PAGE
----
Originally Posted by palegolas
I'm working with animation, visuals and post production. I like to stay in detailed control, and to have a great overview of my setup, and work fast.
Every time I work with Motion I have the feeling I'm using something very big and clumsy. I agree that the rendering engine itself seems pretty powerful, but I just think the user interface is too square. Also the constant hick-ups and unexplainable sudden wait-freezes that has been there from version 1.
The UI in Shake, (a software that Apple bought and discontinued, and assigned those developers to Motion and Final Cut I think)
has another take on UI, it's "node based" and you can connect things the way you like... like a "mind map", as with the professional alternative Nuke etc. They might have a steeper learning curve, but developing for professionals I think you should go for the UI that can take you the furthest. Not necessarily the UI that is the easiest to grasp. We can learn complex tools. No problem. If they thought the node based UI was too hard to grasp, instead of going backwards to a good old list with a timeline - they should have gone "This Node based view has real advantages. How do we make THAT even more accessible?
It's not always the best solution to lay pieces of images in a stack. Sometimes you need to spread them out on a big light box and connect different results in a smarter way than just from top to bottom. If someone, then Apple should understand this... think different, the crazy ones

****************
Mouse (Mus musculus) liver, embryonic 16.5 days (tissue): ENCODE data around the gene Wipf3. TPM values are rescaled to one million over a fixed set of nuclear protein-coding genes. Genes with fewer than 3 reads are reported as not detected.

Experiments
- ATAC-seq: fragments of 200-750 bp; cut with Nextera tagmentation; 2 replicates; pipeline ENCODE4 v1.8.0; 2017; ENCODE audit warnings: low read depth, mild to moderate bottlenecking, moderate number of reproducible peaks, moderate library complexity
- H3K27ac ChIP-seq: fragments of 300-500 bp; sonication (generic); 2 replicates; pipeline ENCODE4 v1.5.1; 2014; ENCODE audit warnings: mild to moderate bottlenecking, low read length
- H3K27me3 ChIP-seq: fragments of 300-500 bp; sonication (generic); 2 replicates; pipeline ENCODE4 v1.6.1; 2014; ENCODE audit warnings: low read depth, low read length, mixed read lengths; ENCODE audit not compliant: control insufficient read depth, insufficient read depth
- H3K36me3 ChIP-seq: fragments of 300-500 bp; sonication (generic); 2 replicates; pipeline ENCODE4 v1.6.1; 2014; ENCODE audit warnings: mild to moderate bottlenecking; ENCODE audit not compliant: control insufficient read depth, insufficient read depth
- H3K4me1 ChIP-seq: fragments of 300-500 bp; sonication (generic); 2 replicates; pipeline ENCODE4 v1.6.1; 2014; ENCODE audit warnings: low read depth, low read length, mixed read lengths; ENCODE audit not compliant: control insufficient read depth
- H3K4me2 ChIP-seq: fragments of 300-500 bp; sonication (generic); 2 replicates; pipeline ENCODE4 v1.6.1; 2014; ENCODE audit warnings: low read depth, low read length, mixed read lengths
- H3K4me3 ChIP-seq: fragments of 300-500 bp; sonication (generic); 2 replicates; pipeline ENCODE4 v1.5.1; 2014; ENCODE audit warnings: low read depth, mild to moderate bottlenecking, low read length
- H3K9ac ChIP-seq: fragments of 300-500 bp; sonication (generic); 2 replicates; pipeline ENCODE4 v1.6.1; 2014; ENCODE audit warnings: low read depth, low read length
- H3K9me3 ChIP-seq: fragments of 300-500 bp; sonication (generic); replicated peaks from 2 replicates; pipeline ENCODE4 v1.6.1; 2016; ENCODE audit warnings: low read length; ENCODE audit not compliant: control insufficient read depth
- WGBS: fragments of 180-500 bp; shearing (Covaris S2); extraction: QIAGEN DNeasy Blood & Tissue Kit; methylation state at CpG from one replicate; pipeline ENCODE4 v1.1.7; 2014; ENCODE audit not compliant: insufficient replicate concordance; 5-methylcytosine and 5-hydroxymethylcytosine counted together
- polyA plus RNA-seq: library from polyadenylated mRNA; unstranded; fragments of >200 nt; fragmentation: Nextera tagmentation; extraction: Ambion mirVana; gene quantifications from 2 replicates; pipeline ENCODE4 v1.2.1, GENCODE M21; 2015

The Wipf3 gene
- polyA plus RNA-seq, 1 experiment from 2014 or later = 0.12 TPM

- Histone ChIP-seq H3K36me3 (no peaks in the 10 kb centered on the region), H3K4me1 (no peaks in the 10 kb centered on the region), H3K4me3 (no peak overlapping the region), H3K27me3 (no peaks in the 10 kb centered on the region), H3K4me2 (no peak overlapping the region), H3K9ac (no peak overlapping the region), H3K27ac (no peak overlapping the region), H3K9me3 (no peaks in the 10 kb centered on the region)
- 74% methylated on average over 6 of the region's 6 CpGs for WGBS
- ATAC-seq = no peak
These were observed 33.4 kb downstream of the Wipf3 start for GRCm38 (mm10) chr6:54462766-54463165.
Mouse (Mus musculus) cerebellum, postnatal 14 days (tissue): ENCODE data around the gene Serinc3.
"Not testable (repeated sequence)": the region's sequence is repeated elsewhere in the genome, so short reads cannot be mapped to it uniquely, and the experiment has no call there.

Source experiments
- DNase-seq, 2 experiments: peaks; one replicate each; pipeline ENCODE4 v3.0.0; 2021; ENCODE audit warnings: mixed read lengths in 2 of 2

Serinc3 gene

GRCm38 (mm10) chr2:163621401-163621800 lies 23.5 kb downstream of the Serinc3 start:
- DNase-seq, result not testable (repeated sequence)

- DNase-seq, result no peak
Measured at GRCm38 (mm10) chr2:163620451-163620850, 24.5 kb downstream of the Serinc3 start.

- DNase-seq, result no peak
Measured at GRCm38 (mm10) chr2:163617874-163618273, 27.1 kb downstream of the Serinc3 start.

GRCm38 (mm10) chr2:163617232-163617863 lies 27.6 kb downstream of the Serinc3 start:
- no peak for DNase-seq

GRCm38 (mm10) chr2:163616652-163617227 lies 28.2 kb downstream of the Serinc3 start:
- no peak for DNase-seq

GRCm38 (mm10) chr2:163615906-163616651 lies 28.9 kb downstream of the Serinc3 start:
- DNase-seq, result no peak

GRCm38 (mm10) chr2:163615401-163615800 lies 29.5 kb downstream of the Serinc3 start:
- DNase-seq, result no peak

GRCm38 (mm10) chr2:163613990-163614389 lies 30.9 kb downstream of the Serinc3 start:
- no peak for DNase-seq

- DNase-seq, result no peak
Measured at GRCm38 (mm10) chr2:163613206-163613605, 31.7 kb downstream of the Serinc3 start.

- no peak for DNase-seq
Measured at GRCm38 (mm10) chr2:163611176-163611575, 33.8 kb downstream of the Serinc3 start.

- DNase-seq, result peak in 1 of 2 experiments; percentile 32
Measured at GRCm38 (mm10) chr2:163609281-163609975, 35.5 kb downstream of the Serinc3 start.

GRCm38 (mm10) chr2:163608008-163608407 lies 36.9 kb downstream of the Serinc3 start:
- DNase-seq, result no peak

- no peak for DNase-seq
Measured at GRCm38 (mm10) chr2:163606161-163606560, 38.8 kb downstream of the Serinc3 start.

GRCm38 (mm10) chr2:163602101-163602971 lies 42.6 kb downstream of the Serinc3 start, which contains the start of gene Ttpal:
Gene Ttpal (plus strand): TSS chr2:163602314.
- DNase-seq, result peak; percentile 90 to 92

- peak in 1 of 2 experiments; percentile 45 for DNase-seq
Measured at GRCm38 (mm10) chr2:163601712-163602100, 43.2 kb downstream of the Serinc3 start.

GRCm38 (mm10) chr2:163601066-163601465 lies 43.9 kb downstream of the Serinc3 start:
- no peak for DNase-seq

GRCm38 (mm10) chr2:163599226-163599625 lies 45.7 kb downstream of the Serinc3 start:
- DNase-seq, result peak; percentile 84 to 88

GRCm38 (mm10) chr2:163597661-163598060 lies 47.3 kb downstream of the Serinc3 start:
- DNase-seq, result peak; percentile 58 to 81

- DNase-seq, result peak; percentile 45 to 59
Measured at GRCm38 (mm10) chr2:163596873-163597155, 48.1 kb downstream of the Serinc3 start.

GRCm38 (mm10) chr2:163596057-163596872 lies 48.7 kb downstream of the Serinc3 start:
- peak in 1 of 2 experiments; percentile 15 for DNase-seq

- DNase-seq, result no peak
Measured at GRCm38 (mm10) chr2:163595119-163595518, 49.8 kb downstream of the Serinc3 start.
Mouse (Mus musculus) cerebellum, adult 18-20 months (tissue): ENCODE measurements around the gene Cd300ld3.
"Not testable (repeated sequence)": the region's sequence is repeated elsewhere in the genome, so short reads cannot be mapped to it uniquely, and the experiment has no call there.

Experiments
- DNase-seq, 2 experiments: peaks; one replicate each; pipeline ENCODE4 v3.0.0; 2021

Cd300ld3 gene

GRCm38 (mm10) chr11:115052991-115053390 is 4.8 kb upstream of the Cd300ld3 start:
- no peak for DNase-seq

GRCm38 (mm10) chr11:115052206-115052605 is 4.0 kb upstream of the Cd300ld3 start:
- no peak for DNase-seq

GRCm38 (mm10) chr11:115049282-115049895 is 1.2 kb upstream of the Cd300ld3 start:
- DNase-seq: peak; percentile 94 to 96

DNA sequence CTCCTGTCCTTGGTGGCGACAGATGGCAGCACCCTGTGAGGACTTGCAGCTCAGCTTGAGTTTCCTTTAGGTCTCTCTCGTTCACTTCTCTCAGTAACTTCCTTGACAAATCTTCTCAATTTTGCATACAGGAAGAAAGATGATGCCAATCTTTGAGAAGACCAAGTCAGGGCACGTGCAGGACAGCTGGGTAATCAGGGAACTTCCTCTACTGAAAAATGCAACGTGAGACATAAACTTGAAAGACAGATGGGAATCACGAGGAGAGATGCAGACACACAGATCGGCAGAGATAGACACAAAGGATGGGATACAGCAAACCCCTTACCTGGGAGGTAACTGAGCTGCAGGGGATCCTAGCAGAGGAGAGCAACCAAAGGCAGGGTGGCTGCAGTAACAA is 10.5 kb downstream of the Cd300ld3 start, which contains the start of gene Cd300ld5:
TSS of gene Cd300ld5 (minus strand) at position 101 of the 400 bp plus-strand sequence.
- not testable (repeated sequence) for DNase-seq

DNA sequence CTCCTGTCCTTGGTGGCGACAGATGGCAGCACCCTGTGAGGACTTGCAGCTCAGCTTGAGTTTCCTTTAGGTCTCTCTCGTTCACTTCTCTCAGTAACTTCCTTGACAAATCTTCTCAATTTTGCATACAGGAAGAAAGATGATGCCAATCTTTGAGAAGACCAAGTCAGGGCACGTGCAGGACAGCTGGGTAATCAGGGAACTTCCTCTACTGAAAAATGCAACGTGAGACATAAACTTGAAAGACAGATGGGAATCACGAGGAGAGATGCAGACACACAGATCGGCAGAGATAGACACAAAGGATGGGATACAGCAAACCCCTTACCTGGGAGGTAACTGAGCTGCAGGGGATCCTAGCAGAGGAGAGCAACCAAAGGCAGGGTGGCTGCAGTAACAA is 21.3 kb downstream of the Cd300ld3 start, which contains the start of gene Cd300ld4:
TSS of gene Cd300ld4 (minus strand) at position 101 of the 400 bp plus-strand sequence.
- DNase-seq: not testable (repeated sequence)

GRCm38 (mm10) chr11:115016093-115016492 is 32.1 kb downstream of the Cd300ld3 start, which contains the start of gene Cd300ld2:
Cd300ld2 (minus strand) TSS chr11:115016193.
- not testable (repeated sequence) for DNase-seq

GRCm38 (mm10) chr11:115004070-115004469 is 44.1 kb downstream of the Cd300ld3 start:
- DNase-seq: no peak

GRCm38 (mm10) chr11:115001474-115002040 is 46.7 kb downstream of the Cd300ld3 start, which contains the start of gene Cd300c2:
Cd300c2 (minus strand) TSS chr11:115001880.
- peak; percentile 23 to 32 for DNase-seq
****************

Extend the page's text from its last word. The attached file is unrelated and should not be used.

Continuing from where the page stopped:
But this is really not a Node View vs List View issue.
No, my biggest remark is the following:
If they made this software as a part of a pro package, and it turns out the users who appreciate it the most are users like yourself, home enthusiasts and hobbyists that like to go beyond iMovie - and then people who liked Shake, (that they bought and discontinued),
moved on to professional products like Nuke... then I think they missed the mark with Motion.
Thanks for the considered answer.
I, too, find the Motion UI a bit "clunky" -- it just seems to take soooo many levels to accomplish something -- you do lose your place.
I dabbled a bit with QC but it quickly becomes too cluttered.
I briefly experimented with a node-based (FCP Color FX) system -- but found it less than intuitive.
Of all the points you made, the following hit home:
It's not always the best solution to lay pieces of images in a stack. Sometimes you need to spread them out on a big light box and connect different results in a smarter way than just from top to bottom. If someone, then Apple should understand this...
Can you spread your "images" out on a light table, and have each effect (filter, whatever) you create display the result rather than the underlying details of the node?
That, to me, would be very intuitive -- something like:
1) Tap an image to create a duplicate of the original
2) Select the new duplicate and specify whatever filter, effect, etc.
3) Deselect the duplicate and the result
Repeat the above as many times as desired and one result
node can be dropped on top of another to form a composite result